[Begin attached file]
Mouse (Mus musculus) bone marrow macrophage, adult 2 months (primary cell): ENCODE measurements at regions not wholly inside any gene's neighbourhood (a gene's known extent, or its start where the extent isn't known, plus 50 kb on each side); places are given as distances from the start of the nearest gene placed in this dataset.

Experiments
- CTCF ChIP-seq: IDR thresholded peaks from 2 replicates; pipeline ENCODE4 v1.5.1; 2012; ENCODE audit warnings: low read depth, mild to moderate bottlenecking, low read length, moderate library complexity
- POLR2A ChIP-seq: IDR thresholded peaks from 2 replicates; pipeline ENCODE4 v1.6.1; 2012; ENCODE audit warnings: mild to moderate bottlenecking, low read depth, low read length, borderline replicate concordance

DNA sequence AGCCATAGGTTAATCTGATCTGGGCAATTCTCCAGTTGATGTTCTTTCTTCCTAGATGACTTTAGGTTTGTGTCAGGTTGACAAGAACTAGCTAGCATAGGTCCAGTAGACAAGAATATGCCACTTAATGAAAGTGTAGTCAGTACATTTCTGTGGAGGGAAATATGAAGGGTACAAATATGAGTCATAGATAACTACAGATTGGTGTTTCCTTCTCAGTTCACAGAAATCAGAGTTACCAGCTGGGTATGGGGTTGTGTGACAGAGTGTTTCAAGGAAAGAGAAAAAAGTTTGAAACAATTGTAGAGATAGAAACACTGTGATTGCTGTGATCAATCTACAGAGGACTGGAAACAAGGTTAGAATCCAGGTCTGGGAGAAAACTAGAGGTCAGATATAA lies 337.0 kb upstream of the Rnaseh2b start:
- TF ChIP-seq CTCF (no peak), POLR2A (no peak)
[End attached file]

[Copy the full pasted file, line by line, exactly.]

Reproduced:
Mouse (Mus musculus) bone marrow macrophage, adult 2 months (primary cell): ENCODE measurements at regions not wholly inside any gene's neighbourhood (a gene's known extent, or its start where the extent isn't known, plus 50 kb on each side); places are given as distances from the start of the nearest gene placed in this dataset.

Experiments
- CTCF ChIP-seq: IDR thresholded peaks from 2 replicates; pipeline ENCODE4 v1.5.1; 2012; ENCODE audit warnings: low read depth, mild to moderate bottlenecking, low read length, moderate library complexity
- POLR2A ChIP-seq: IDR thresholded peaks from 2 replicates; pipeline ENCODE4 v1.6.1; 2012; ENCODE audit warnings: mild to moderate bottlenecking, low read depth, low read length, borderline replicate concordance

DNA sequence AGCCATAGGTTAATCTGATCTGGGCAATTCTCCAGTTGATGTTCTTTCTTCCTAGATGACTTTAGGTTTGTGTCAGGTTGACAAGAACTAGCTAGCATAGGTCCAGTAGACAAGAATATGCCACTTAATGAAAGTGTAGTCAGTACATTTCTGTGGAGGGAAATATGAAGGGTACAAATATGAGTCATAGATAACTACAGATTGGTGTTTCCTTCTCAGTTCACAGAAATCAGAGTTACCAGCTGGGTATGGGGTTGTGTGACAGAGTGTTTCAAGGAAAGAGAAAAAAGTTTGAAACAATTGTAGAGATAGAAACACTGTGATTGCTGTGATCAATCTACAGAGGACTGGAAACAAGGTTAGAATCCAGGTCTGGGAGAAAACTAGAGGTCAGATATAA lies 337.0 kb upstream of the Rnaseh2b start:
- TF ChIP-seq CTCF (no peak), POLR2A (no peak)